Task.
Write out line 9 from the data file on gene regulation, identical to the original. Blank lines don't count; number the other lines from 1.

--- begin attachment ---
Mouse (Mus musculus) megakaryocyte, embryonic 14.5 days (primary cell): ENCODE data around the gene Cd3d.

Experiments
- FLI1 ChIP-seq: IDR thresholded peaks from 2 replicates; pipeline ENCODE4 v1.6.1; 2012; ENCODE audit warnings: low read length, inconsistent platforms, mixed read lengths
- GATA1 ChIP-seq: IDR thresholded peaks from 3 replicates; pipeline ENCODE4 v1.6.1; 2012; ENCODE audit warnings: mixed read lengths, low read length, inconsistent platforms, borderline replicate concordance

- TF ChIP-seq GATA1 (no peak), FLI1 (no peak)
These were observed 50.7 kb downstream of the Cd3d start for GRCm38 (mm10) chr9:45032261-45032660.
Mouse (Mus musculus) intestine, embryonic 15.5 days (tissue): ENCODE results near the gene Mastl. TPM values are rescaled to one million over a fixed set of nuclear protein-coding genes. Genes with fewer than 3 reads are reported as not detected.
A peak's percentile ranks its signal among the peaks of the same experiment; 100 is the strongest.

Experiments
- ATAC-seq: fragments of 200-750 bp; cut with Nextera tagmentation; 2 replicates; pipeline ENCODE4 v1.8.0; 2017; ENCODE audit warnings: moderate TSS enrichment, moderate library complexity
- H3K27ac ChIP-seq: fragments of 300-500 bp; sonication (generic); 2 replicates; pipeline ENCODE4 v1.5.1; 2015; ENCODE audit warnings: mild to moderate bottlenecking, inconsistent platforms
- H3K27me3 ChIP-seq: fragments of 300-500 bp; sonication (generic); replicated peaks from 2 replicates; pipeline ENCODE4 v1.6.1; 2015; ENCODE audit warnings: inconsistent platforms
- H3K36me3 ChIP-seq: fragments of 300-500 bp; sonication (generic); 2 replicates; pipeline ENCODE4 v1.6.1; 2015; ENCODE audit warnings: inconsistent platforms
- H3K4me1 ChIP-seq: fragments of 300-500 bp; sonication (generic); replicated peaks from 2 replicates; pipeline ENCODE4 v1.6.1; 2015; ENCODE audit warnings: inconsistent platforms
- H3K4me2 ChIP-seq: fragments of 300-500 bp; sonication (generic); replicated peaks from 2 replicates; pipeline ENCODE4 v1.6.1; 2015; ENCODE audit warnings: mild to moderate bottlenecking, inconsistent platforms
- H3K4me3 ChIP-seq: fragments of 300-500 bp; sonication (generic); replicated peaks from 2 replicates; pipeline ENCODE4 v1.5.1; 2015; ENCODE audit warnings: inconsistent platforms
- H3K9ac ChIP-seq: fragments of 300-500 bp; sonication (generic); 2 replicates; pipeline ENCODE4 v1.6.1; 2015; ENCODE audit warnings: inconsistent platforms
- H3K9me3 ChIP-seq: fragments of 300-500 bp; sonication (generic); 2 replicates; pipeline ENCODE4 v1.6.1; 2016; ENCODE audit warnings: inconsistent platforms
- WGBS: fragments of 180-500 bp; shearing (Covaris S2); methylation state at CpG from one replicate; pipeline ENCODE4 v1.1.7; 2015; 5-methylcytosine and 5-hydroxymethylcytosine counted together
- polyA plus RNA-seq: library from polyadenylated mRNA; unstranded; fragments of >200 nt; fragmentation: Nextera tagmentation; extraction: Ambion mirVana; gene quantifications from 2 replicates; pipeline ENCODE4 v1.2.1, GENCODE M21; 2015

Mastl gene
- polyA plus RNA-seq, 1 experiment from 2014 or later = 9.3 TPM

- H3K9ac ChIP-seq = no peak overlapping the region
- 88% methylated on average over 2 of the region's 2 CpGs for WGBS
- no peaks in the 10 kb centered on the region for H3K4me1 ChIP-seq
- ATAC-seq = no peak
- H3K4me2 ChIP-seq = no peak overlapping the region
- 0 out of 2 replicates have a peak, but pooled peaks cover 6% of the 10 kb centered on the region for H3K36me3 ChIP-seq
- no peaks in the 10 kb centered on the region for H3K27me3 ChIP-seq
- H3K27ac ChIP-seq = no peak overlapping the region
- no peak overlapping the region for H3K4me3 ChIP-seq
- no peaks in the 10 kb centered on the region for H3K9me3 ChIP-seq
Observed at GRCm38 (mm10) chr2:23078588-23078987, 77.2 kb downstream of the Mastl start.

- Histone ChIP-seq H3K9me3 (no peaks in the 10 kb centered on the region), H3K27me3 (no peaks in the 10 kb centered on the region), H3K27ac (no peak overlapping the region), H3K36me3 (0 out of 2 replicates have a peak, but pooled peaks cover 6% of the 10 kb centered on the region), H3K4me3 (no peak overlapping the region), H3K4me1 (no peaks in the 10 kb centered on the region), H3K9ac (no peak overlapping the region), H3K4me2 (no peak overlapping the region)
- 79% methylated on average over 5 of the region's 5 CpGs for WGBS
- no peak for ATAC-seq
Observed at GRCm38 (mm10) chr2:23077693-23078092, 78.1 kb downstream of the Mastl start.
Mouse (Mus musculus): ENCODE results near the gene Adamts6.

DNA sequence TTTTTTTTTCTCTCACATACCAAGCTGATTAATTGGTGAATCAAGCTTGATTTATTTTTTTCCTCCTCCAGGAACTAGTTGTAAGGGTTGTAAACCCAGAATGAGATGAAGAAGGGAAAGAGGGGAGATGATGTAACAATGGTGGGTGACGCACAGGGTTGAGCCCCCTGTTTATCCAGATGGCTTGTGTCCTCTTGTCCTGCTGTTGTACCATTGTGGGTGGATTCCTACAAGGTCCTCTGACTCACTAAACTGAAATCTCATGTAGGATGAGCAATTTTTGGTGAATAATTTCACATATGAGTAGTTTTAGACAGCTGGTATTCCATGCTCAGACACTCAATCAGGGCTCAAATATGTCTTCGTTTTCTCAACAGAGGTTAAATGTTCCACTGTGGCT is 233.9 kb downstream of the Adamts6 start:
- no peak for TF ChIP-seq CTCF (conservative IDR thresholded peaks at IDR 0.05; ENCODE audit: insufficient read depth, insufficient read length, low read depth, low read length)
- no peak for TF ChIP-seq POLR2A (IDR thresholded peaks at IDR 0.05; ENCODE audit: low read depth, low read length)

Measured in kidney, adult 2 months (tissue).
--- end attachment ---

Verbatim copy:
Experiments